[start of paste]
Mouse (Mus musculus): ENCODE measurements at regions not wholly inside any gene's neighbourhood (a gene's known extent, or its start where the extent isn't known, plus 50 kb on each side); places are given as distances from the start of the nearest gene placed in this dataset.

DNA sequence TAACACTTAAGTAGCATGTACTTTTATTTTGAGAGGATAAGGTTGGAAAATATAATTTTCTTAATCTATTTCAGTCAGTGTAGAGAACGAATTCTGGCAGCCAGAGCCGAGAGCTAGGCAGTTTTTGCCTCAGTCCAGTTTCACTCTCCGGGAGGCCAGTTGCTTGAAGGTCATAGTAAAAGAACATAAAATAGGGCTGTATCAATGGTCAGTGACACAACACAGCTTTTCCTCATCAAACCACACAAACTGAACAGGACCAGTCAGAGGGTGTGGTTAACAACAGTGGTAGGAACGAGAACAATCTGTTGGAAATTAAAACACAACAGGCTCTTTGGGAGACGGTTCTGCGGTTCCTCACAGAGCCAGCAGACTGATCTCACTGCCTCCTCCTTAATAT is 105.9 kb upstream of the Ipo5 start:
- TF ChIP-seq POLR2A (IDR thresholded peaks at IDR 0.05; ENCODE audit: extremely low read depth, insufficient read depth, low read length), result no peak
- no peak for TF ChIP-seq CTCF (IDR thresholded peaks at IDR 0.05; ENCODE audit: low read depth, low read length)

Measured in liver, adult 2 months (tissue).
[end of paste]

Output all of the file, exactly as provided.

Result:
Mouse (Mus musculus): ENCODE measurements at regions not wholly inside any gene's neighbourhood (a gene's known extent, or its start where the extent isn't known, plus 50 kb on each side); places are given as distances from the start of the nearest gene placed in this dataset.

DNA sequence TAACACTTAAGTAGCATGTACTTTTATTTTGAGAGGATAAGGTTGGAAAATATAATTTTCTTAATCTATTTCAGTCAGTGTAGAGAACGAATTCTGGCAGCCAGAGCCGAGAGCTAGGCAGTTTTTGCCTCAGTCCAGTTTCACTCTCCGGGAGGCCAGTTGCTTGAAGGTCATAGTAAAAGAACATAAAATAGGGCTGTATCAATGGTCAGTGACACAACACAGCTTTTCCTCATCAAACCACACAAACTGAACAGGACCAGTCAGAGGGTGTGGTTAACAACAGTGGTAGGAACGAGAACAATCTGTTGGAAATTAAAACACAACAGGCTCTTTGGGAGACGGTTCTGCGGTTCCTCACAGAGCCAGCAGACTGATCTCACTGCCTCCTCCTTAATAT is 105.9 kb upstream of the Ipo5 start:
- TF ChIP-seq POLR2A (IDR thresholded peaks at IDR 0.05; ENCODE audit: extremely low read depth, insufficient read depth, low read length), result no peak
- no peak for TF ChIP-seq CTCF (IDR thresholded peaks at IDR 0.05; ENCODE audit: low read depth, low read length)

Measured in liver, adult 2 months (tissue).